I have potentially large files that need to be sorted by 1-n keys. Some of these keys might be numeric and some of them might not be. This is a fixed-width columnar file so there are no delimiters.

Is there a good way to do this with Unix sort? With one key it is as simple as using '-n'. I have read the man page and searched Google briefly, but didn't find a good example. How would I go about accomplishing this?

Note: I have ruled out Perl because of the file size potential. It would be a last resort.

  • One or two lines of example data would be really helpful for to create example command line. Also, does "1-n" keys mean that you need to sort by a variable number of keys? Doing that without scripting is gonna be fun...
    – Ken Gentle
    Dec 10, 2008 at 20:58
  • I have a PHP wrapper around the sort command to enable the 1-n feature. Dec 10, 2008 at 21:28

7 Answers 7


Take care though:

If you want to sort the file primarily by field 3, and secondarily by field 2 you want this:

sort -k 3,3 -k 2,2 < inputfile

Not this: sort -k 3 -k 2 < inputfile which sorts the file by the string from the beginning of field 3 to the end of line (which is potentially unique).

-k, --key=POS1[,POS2]     start a key at POS1 (origin 1), end it at POS2
                          (default end of line)
  • 14
    Life changing. Thanks. Aug 6, 2014 at 16:26
  • 2
    Whoops! Now I have to fix a script because earlier I only saw the first answer above...good thing I haven't depended on the script output yet....
    – Wildcard
    Nov 5, 2015 at 6:22
  • 4
    @Arun POS is explained at the end of the man page. You just append the ordering options to the field number like this: sort -k 3,3nr -k 2,2
    – andras
    Aug 4, 2017 at 15:03
  • 4
    Aargh. What a counterintuitive interface: -k2 should be -k2,2 and a trailing comma -k2, should be 'magical default end of line or whatever'. Nov 21, 2017 at 8:35
  • 4
    My heavens. The man page writer won a contest for the least helpful way to document this. I've been reading Unix man pages for 28 years. Nowhere do they mention the -k field can be repeated.
    – BaseZen
    May 30, 2018 at 20:35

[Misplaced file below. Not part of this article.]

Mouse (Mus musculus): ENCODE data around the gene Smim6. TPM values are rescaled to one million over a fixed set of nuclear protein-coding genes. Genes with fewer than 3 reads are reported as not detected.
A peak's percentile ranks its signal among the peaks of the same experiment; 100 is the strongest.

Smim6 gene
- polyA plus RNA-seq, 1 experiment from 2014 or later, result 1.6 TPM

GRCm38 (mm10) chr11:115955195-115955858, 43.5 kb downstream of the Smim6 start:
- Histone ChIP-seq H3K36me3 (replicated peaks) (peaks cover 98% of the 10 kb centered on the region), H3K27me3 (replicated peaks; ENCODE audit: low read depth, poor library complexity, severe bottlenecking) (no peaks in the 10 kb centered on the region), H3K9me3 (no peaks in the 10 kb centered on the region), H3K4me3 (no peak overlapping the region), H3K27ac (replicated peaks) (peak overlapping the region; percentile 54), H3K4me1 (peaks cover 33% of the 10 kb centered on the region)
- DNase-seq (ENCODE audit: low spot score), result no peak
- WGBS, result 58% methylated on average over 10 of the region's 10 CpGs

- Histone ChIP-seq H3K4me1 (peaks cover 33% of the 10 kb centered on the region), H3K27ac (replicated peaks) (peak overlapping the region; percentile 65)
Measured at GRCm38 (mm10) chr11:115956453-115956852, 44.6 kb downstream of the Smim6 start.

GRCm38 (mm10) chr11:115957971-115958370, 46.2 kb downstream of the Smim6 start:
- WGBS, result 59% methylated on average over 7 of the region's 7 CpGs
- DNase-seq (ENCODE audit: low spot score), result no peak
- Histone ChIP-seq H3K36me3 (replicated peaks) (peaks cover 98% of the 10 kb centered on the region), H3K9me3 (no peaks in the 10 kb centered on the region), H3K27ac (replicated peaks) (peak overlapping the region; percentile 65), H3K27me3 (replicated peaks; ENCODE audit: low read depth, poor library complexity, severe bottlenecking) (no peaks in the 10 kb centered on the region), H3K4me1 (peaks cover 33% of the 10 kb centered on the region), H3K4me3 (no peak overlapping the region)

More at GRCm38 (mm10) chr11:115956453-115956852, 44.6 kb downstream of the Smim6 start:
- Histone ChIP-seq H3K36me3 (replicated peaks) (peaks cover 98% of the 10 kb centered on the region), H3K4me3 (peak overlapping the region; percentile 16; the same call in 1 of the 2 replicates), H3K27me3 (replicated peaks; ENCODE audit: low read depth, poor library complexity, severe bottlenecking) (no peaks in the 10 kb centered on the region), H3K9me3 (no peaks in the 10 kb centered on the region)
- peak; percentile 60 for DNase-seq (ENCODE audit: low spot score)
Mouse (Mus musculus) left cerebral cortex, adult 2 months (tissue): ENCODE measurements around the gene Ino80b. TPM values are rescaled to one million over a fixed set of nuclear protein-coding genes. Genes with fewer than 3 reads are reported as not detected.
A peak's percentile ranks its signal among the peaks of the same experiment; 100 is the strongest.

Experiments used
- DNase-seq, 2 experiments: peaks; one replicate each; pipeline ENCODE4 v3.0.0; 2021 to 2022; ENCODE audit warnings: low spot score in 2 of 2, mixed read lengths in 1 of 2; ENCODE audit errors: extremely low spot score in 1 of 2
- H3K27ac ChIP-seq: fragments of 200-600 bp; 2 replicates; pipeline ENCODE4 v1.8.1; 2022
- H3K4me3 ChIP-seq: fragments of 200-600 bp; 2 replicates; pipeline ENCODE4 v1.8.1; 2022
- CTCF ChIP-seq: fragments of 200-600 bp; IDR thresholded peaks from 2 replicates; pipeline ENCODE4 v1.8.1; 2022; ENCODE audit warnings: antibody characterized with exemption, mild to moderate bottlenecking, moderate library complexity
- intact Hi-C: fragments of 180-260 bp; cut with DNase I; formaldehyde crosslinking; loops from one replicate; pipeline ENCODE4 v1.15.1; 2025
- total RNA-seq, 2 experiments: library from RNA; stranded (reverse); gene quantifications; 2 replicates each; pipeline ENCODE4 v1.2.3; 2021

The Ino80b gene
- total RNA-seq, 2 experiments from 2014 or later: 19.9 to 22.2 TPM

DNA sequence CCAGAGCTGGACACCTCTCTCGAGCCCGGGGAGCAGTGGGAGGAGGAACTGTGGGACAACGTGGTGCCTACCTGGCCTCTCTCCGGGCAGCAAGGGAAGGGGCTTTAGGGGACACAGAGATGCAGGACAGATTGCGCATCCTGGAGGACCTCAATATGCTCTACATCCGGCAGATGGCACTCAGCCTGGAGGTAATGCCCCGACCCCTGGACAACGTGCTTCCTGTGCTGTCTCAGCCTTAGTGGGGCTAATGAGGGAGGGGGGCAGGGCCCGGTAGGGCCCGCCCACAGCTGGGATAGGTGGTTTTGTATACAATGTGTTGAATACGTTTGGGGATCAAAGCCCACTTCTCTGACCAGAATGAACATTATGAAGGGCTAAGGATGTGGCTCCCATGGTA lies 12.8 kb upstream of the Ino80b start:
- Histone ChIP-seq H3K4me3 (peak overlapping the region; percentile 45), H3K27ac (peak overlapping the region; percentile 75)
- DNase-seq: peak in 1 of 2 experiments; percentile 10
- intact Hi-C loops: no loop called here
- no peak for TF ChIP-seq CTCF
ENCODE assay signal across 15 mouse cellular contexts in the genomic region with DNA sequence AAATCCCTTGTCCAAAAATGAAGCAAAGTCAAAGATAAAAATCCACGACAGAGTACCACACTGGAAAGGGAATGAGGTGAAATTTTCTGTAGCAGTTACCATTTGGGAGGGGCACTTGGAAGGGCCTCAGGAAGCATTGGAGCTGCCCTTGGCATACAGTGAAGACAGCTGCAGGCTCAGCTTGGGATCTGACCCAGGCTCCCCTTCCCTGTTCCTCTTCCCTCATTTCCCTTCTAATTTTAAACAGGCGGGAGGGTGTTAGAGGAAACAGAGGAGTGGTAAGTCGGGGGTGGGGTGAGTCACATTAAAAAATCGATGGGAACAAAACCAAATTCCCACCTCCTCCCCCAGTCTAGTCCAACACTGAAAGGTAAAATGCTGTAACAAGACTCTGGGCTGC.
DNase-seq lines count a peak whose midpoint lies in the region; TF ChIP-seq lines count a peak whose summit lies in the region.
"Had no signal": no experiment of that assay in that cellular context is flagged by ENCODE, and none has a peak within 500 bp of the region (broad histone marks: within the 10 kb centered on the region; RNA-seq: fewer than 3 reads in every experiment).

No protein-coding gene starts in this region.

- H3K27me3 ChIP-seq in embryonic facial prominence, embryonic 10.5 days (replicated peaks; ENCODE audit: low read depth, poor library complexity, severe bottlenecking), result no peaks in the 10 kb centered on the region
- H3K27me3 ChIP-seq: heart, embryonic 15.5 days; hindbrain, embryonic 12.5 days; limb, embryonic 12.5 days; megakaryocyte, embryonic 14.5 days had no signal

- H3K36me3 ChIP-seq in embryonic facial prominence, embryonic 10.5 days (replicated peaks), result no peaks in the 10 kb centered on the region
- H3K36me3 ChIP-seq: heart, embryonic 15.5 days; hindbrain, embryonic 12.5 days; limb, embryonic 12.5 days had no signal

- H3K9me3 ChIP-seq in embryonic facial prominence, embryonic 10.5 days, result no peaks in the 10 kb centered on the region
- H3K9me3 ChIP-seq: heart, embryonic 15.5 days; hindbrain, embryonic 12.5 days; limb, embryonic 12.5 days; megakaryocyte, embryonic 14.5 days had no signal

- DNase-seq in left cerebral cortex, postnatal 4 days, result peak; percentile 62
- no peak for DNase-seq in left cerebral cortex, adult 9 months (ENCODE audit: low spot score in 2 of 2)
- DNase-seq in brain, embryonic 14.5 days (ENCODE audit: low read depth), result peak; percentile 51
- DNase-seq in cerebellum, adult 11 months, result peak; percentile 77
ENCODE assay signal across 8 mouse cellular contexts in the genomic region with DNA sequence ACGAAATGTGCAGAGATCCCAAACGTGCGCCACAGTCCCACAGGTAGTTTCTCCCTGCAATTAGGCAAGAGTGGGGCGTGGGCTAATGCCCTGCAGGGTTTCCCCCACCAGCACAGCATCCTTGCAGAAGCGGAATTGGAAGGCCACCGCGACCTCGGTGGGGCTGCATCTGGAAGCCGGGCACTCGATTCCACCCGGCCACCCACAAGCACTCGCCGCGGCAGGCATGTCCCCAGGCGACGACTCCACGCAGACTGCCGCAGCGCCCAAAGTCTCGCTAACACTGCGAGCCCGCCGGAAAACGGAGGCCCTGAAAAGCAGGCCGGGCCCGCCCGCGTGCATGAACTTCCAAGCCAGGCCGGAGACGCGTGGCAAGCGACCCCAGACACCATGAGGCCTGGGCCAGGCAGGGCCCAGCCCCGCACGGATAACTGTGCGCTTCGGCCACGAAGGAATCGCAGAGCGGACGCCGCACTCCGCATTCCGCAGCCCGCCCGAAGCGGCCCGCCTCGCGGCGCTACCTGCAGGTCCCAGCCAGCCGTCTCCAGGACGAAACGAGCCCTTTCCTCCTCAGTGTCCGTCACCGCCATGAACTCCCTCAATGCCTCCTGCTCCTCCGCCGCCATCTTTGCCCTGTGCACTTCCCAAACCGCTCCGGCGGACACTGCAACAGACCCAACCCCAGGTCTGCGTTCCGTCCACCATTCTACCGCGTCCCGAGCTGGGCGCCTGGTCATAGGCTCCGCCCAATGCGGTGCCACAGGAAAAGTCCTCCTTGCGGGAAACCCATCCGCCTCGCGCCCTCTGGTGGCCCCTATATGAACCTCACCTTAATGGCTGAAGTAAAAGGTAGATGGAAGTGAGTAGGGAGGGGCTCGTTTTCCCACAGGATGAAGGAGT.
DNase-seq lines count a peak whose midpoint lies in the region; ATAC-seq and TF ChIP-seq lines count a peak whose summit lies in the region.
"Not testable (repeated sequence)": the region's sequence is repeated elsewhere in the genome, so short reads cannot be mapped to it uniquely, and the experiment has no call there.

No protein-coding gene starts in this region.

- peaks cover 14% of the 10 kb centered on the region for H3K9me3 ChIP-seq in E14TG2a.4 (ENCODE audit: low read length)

The -k option is what you want.

-k 1.4,1.5n -k 1.14,1.15n

Would use character positions 4-5 in the first field (it's all one field for fixed width) and sort numerically as the first key.

The second key would be characters 14-15 in the first field also.


Example (all I have is DOS/cygwin handy):

dir | \cygwin\bin\sort.exe -k 1.4,1.5n -k 1.40,1.60r

for the data:

12/10/2008  01:10 PM         1,564,990 outfile.txt

Sorts the directory listing by month number (pos 4-5) numerically, and then by filename (pos 40-60) in reverse. Since there are no tabs, it's all field 1 to sort.

  • It is only one field if there are no blanks in the input data. Nevertheless, your example is useful. Dec 11, 2008 at 6:05
  • Correction: if there are no /tabs/ in the input data. In DOS's 'dir' command output, there are no tabs. Dec 11, 2008 at 16:24
  • 1
    The examples on how to use the options (numeric, reverse) are extremely helpful, as it's nearly impossible to find out how to use just from the man page and the other answers didn't mention it. I wish I could +2 for this. ;)
    – msb
    Oct 21, 2013 at 18:46

Use the -k option (or --key=POS1[,POS2]). It can appear multiple times and each key can have global options (such as n for numeric sort)

  • 7
    From the sort man page: "POS is F[.C][OPTS], where F is the field number and C the character position in the field; both are origin 1." See man page for full documentation. Dec 10, 2008 at 20:59
  • 55
    Also see andras's answer if you don't want to get insane.
    – ron
    Aug 30, 2011 at 8:54
  • 1
    Both comments above are accurate and additive. Thanks, gentlemen.
    – Ken Gentle
    Dec 11, 2012 at 4:26

Here is one to sort various columns in a csv file by numeric and dictionary order, columns 5 and after as dictionary order

~/test>sort -t, -k1,1n -k2,2n -k3,3d -k4,4n -k5d  sort.csv

~/test>cat sort.csv

Note the -k1,1n means numeric starting at column 1 and ending at column 1. If I had done below, it would have concatenated column 1 and 2 making 1,10 sorted as 110

~/test>sort -t, -k1,2n -k3,3 -k4,4n -k5d  sort.csv
  • 3
    This is the best answer because it shows how to use different switches for different columns
    – xaxa
    Jan 13, 2016 at 15:58

I believe in your case something like

sort -t@ -k1.1,1.4 -k1.5,1.7 ... <inputfile

will work better. @ is the field separator, make sure it is a character that appears nowhere. then your input is considered as consisting of one column.

Edit: apparently clintp already gave a similar answer, sorry. As he points out, the flags 'n' and 'r' can be added to every -k.... option.

  • Even though the default separator accordinding to docs gnu.org/software/coreutils/manual/html_node/… is space, sometimes the field count is not what you'd expect. Perhaps as others have said here because of the LC_CTYPE locale setting. When in doubt count from the beginning of the line!
    – Brad Dre
    Nov 12, 2019 at 19:10

Note that is may also be desired to stabilize the sort with the -s switch, so that equally ranked lines maintain their original relative order in the output too.


I just want to add some tips, when you using sort , be careful about your locale that effects the order of the key comparison. I usually explicitly use LC_ALL=C to make locale what I want.

  • LC_ALL=C can also result in quite a speedup!
    – mat kelcey
    Feb 11, 2013 at 18:54

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